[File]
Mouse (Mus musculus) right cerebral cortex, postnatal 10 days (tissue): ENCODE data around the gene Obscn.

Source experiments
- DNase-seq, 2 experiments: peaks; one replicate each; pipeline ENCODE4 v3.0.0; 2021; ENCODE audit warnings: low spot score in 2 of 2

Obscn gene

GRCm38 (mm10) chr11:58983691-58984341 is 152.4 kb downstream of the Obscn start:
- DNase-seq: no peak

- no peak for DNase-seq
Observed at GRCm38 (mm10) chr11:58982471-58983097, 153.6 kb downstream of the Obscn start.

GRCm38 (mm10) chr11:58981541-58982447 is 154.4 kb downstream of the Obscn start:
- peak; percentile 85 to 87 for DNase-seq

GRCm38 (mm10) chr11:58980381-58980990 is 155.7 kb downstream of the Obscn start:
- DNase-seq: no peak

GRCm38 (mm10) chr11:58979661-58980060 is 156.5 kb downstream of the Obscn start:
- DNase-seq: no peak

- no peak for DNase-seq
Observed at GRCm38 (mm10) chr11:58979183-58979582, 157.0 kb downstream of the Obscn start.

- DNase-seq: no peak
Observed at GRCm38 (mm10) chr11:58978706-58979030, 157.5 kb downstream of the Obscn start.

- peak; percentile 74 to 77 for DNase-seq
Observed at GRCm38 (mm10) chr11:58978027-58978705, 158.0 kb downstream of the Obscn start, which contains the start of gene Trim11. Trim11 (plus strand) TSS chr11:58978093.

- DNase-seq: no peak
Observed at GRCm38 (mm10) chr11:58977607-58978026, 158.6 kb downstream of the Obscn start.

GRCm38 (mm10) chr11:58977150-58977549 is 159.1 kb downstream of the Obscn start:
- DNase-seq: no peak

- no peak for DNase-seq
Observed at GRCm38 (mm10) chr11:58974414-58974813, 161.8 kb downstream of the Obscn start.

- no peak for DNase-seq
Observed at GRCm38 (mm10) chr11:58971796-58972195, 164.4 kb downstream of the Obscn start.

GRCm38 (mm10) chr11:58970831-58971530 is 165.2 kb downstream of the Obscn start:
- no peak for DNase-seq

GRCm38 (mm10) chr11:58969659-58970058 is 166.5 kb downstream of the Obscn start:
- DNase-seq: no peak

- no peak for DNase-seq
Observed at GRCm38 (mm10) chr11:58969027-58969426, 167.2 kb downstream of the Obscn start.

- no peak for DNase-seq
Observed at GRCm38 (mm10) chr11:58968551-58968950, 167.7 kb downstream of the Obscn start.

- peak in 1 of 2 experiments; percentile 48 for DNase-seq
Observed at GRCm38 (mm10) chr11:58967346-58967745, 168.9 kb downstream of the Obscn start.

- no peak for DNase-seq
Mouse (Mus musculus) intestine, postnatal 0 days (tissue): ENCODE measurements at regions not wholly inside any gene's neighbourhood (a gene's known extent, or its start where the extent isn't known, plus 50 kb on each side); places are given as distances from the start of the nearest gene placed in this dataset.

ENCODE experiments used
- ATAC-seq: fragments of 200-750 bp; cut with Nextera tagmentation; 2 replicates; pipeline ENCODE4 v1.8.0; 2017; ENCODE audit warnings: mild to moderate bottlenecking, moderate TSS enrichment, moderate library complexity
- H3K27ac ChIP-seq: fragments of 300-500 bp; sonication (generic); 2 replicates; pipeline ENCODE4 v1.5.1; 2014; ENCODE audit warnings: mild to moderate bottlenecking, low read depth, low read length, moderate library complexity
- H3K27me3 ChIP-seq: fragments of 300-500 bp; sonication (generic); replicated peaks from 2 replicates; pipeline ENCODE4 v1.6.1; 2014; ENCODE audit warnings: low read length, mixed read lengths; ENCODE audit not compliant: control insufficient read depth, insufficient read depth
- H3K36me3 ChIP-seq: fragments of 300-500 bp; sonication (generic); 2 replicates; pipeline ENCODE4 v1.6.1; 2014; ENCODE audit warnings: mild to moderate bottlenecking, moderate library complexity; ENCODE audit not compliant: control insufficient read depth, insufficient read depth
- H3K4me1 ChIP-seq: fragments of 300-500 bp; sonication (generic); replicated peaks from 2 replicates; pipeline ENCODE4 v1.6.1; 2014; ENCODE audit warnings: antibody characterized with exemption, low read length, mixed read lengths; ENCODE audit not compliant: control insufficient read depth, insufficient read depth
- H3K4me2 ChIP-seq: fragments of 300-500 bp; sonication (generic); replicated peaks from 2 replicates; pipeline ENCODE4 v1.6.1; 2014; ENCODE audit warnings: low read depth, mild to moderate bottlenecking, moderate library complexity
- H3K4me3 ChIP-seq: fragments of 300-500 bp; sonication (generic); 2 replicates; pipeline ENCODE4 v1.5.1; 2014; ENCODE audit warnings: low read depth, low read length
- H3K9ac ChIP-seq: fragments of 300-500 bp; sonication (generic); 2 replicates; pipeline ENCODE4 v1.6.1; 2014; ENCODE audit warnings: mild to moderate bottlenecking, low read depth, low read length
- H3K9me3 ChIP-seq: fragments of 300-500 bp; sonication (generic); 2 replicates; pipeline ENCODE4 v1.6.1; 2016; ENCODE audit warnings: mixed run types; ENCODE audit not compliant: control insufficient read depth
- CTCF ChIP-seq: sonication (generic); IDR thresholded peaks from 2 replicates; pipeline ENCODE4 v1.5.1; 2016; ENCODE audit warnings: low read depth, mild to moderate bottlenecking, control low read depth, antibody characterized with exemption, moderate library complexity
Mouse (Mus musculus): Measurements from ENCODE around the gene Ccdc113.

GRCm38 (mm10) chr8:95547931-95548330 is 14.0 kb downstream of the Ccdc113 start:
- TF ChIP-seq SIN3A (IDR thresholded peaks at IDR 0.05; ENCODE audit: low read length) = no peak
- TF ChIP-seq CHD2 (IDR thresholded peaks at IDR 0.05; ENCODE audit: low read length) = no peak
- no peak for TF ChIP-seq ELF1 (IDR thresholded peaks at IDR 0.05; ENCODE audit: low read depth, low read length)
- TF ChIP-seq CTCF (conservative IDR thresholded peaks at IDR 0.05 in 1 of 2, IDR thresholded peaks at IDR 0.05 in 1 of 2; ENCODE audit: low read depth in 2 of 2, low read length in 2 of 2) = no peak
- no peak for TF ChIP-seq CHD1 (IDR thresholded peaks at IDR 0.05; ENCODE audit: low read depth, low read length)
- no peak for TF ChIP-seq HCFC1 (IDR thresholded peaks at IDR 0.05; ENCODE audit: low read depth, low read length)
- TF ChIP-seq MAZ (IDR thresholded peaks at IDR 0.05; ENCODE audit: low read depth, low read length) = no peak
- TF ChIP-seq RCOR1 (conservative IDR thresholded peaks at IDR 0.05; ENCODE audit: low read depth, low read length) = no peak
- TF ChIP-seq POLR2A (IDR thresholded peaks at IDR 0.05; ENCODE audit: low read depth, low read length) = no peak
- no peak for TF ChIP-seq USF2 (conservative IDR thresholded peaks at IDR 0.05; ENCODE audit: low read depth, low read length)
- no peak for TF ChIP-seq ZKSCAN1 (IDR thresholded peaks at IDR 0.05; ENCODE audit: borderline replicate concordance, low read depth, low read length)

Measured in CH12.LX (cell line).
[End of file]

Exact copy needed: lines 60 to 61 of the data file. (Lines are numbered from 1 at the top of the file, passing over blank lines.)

- TF ChIP-seq MAZ (IDR thresholded peaks at IDR 0.05; ENCODE audit: low read depth, low read length) = no peak
- TF ChIP-seq RCOR1 (conservative IDR thresholded peaks at IDR 0.05; ENCODE audit: low read depth, low read length) = no peak